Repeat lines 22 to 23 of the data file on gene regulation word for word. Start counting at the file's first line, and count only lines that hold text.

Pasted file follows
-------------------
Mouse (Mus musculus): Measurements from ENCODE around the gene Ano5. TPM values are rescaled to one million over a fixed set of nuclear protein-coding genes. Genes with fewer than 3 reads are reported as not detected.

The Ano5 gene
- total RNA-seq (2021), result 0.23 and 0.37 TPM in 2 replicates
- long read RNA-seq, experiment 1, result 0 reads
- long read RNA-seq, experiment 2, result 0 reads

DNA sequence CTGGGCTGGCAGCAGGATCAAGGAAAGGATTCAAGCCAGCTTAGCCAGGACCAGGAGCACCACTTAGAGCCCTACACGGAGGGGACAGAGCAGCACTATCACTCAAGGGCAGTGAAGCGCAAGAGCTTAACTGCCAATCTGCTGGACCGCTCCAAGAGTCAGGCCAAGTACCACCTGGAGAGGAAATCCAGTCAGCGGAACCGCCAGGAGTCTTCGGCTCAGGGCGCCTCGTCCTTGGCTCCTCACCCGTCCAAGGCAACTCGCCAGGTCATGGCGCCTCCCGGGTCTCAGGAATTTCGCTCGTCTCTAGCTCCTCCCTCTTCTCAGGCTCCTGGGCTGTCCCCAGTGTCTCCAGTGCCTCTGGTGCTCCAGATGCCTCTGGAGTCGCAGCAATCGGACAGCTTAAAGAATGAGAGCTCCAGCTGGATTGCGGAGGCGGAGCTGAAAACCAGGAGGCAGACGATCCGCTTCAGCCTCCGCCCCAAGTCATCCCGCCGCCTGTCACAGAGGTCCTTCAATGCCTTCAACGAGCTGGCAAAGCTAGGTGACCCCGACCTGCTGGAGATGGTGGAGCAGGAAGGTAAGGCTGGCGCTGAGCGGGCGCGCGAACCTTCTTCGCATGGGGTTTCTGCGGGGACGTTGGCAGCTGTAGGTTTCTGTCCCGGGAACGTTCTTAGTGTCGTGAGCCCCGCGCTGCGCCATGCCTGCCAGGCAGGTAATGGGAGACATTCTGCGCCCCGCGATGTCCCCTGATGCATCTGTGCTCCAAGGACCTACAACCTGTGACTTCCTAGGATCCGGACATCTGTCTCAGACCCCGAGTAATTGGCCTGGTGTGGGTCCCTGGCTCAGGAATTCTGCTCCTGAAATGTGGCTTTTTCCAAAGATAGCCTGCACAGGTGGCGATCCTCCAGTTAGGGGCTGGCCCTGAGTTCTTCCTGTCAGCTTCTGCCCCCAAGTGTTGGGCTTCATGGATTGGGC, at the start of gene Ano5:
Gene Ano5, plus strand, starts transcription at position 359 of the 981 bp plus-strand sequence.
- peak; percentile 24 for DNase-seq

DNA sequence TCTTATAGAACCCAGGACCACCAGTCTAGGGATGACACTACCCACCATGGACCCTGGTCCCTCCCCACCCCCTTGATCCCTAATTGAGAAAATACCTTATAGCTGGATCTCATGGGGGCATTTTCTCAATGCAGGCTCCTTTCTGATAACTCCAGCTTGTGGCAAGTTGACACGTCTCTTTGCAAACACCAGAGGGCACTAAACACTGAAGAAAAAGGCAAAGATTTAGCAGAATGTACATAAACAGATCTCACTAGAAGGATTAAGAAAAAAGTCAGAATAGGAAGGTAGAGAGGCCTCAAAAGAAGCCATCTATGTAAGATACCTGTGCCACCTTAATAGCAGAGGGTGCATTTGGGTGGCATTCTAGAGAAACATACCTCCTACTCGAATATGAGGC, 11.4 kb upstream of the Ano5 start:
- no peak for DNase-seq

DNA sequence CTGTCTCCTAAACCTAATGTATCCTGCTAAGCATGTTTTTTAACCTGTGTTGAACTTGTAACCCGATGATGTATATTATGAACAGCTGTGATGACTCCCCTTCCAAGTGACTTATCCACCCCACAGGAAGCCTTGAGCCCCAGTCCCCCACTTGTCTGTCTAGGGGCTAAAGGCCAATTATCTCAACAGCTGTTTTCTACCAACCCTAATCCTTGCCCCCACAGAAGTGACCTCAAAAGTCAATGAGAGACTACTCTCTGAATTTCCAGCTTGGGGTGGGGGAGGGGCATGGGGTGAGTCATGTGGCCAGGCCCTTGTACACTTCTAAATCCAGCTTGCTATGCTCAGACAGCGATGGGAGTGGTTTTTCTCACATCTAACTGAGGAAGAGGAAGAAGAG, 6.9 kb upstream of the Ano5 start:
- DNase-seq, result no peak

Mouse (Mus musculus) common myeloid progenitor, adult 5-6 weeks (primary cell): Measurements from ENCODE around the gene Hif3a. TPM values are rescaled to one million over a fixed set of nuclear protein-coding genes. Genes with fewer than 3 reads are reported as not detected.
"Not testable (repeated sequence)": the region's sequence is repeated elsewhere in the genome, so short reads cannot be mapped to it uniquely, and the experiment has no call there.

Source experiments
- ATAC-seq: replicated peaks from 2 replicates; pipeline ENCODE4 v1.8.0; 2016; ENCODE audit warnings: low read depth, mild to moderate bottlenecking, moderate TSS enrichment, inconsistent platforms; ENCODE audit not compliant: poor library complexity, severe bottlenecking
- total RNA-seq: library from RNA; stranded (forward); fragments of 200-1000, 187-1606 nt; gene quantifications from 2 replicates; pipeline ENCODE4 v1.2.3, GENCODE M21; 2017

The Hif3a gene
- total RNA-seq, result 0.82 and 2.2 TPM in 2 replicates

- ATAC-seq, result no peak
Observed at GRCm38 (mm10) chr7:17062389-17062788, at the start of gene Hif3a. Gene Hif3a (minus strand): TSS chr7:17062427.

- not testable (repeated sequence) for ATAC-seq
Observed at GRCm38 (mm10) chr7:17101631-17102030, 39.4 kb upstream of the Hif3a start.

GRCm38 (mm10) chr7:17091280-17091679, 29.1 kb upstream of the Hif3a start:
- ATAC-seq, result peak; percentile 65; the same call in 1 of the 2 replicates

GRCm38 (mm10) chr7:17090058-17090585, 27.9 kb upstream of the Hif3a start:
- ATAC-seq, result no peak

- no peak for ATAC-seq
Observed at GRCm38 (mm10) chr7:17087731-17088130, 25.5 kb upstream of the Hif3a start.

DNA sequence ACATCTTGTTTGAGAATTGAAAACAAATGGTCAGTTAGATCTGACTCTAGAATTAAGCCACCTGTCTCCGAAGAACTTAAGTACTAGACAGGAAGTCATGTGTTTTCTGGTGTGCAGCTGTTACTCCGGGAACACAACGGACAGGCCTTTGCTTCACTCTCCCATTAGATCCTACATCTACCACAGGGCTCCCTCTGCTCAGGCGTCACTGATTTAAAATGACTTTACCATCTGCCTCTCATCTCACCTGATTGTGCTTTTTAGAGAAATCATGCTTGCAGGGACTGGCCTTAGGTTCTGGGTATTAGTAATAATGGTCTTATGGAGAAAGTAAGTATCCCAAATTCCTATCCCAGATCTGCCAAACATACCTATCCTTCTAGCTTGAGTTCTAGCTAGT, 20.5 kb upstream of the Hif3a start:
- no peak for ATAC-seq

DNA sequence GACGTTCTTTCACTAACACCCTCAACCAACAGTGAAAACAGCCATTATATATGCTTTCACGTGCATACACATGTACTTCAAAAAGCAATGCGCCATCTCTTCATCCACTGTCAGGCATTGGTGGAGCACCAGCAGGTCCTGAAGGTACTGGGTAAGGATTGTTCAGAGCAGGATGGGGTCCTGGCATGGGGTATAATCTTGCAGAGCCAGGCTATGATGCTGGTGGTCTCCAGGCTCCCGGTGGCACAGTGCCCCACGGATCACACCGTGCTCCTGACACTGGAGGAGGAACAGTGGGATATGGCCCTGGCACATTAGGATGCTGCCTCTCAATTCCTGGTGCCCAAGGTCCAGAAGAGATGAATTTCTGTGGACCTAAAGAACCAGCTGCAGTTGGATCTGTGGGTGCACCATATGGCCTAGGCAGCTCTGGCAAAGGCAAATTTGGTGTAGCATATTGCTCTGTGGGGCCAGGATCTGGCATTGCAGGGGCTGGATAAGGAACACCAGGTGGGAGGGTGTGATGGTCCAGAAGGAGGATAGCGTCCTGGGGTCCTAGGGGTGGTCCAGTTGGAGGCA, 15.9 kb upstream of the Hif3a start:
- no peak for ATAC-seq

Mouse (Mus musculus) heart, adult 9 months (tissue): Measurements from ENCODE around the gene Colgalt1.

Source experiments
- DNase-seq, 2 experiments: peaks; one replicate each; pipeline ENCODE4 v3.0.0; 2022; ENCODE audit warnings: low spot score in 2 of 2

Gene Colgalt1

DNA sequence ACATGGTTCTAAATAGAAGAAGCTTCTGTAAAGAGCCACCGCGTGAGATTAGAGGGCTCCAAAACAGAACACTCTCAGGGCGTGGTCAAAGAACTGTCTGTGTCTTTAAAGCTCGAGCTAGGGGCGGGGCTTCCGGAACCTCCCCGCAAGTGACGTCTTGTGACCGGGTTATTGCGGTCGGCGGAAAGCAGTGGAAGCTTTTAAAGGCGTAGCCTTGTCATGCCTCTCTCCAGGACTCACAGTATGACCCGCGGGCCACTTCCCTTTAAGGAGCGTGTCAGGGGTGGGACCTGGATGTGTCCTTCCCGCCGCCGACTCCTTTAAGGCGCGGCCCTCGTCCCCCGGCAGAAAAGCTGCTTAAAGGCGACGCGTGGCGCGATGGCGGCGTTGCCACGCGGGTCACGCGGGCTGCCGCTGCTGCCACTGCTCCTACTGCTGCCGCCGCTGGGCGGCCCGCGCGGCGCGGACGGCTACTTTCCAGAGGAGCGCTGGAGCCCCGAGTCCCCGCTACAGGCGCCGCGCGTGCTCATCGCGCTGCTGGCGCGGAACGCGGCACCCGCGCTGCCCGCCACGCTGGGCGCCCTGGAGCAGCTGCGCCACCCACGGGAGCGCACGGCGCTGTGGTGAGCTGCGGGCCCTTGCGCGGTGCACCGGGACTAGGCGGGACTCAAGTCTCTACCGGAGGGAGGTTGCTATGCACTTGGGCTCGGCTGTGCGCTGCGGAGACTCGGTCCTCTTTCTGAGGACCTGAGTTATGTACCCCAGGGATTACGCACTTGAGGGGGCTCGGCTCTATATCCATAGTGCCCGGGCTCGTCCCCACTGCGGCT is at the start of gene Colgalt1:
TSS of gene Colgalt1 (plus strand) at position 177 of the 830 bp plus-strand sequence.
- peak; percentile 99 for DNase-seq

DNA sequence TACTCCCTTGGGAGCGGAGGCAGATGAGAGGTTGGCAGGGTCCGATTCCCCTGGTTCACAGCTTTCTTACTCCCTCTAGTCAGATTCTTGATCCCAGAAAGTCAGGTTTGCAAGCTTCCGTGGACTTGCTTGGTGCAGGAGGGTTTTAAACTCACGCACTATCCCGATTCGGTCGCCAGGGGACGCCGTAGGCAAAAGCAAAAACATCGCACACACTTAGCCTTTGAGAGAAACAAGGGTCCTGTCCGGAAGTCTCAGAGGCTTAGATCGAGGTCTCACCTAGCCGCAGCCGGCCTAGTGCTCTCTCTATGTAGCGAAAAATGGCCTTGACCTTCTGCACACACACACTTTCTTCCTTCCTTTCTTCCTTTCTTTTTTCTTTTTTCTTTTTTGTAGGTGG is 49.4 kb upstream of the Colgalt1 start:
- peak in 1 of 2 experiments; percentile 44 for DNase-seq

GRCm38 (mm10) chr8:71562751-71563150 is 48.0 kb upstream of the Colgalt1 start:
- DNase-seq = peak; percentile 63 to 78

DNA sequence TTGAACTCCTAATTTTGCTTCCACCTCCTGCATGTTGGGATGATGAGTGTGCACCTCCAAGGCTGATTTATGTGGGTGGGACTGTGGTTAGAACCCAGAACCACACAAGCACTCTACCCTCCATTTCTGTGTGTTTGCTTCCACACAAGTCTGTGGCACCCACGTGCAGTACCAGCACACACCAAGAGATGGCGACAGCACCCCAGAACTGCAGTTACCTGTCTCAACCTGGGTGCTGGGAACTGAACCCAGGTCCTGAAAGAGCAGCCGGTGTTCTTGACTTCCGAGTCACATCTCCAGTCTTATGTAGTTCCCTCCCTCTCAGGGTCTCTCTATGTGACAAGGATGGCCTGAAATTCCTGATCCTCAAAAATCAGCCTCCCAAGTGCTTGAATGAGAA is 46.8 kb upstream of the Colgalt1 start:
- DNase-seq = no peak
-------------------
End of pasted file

- not testable (repeated sequence) for ATAC-seq
Observed at GRCm38 (mm10) chr7:17101631-17102030, 39.4 kb upstream of the Hif3a start.